The family of Michael Mujahid Adebolajo have washed their hands off his actions in shame even as he lies recuperating in hospital. Michael and a friend of his also known as Michael, wrote their names into the history books of ignominy last week in what is arguably one of the most gory acts of religious extremism in recent times. Both born into Christian families, they somehow developed an affinity for Islamic extremism which culminated in the brutal hacking to death of a British soldier on the streets of London last week.
Their actions have raised the ire of other right wing extremists in Britain and fueled a degree of tension in the land not frequently witnessed. Mosques have been attacked and defaced and foreigners are now in fear of retaliatory attacks which the government has done its best to discourage so far.
Michael Adebowale’s relatives say they feel ‘profound shame and distress’ at Lee Rigby’s death and that ‘there is no place for violence in the name of religion or politics.’
MICHAEL RICHARDS/AFP/GETTY IMAGES
The family of one man accused of savagely butchering a British soldier apologized for the senseless murder.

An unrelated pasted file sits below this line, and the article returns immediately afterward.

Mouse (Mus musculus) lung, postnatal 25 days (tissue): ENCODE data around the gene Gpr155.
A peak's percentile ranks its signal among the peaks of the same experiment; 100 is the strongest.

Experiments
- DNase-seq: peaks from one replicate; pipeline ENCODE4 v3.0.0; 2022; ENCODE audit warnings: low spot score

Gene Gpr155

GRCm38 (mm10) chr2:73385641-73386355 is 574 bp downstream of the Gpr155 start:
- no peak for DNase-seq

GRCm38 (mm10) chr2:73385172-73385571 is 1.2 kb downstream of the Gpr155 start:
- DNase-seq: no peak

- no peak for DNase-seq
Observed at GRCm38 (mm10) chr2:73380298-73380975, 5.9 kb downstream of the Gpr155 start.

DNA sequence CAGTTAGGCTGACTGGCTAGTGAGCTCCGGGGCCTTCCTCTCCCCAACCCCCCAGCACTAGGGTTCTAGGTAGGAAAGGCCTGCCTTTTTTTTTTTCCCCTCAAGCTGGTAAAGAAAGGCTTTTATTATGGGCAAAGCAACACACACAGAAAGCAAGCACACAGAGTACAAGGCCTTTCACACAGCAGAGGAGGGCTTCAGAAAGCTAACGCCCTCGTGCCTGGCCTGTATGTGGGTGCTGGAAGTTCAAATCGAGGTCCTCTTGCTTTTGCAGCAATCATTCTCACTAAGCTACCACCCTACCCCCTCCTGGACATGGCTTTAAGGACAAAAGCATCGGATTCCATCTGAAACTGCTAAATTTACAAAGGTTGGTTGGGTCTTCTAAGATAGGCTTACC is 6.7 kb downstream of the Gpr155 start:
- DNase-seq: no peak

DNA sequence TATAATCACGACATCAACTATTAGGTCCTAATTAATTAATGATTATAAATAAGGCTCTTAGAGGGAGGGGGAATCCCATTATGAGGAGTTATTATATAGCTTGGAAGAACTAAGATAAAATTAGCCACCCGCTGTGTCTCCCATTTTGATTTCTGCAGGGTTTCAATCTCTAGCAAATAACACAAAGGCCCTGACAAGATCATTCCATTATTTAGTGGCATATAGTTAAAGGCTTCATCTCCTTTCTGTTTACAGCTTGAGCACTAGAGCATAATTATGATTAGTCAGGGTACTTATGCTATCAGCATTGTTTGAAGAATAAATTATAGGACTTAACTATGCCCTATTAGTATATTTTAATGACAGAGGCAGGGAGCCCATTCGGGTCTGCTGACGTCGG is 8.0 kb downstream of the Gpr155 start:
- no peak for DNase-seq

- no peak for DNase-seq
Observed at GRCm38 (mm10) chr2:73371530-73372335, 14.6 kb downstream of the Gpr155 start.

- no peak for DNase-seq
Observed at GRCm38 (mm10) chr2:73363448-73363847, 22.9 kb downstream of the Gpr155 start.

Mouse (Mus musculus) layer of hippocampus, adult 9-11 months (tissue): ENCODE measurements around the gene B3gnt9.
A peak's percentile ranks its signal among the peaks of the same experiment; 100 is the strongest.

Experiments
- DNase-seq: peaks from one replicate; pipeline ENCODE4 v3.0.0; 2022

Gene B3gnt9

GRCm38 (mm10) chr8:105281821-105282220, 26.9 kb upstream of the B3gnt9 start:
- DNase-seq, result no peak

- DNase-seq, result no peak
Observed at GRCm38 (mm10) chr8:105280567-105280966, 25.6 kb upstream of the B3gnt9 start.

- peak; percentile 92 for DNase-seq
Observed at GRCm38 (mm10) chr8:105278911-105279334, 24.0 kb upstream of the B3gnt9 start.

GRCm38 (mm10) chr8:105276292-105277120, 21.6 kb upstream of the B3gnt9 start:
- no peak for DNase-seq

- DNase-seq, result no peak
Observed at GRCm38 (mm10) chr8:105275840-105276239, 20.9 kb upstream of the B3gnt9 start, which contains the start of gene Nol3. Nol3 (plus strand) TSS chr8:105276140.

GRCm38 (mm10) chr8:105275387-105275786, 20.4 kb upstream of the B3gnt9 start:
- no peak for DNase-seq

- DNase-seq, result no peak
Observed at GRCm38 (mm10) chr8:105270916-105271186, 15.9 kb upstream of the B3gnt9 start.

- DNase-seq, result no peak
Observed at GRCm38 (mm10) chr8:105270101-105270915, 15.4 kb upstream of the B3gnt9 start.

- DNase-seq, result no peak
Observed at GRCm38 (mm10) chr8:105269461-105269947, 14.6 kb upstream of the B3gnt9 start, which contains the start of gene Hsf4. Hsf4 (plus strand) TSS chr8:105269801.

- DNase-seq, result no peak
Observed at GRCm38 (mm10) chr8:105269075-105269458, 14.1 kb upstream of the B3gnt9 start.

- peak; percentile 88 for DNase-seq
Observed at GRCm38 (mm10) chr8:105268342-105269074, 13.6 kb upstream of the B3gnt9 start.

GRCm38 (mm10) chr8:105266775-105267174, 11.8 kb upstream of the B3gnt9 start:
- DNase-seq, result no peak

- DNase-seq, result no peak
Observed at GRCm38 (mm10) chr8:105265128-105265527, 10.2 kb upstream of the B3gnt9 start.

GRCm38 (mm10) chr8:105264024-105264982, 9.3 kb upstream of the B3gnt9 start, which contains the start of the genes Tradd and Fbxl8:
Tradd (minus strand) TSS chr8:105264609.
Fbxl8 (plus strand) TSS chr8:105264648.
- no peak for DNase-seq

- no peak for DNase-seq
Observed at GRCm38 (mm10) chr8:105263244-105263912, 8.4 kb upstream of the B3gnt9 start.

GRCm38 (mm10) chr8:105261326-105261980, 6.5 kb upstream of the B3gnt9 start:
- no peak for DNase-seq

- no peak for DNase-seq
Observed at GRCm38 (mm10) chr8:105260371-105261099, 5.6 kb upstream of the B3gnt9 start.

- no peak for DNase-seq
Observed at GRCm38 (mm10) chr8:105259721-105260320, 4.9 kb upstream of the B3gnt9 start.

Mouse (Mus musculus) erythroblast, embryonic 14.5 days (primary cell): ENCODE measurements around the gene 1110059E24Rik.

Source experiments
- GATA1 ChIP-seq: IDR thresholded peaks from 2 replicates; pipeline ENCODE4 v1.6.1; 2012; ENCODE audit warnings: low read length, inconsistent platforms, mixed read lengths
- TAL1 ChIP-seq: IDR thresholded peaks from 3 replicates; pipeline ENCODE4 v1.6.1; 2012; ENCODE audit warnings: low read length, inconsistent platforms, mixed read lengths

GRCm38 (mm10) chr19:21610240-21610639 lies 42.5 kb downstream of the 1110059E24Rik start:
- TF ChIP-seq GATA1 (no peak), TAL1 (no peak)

As Michael Adebolajo, 28, recovers in a London hospital, his family released a statement expressing “profound shame and distress” and offered “heartfelt condolences” to dead soldier Lee Rigby‘s family.
This statement was released shortly after fellow suspect Michael Adebowale, 22, was discharged from the hospital and taken into custody at a south London police station on suspicion of attempted murder of a police officer.
“We wish to state openly that we believe that there is no place for violence in the name of religion or politics,” the statement reads.
“We wholeheartedly condemn all those who engage in acts of terror and fully reject any suggestion by them that religion or politics can justify this kind of violence.”
Adebowale and Adebolajo had been at the hospital since police shot them down at the scene of the May 22 death.
Rigby, a 25-year-old military drummer, was hacked to death with knives and meat cleavers near the Woolwich Barracks in south east London. By mid-2014, Rigby’s name will be added to Britain’s Armed Forces Memorial in Staffordshire for members of the Armed Forced killed in terrorist attacks since World War II.
Detectives have since arrested 10 people in connection with the incident, including a 50-year-old man, according to Sky News.
The murder sparked activity among the English Defence League (EDL), a far-right protest group that wants the British government to take more severe actions against Islamist groups. Group members descended upon Downing Street chanting Rigby’s name Monday but Help for Heroes, an Armed Forces charity, said it will not accept any donations from the EDL.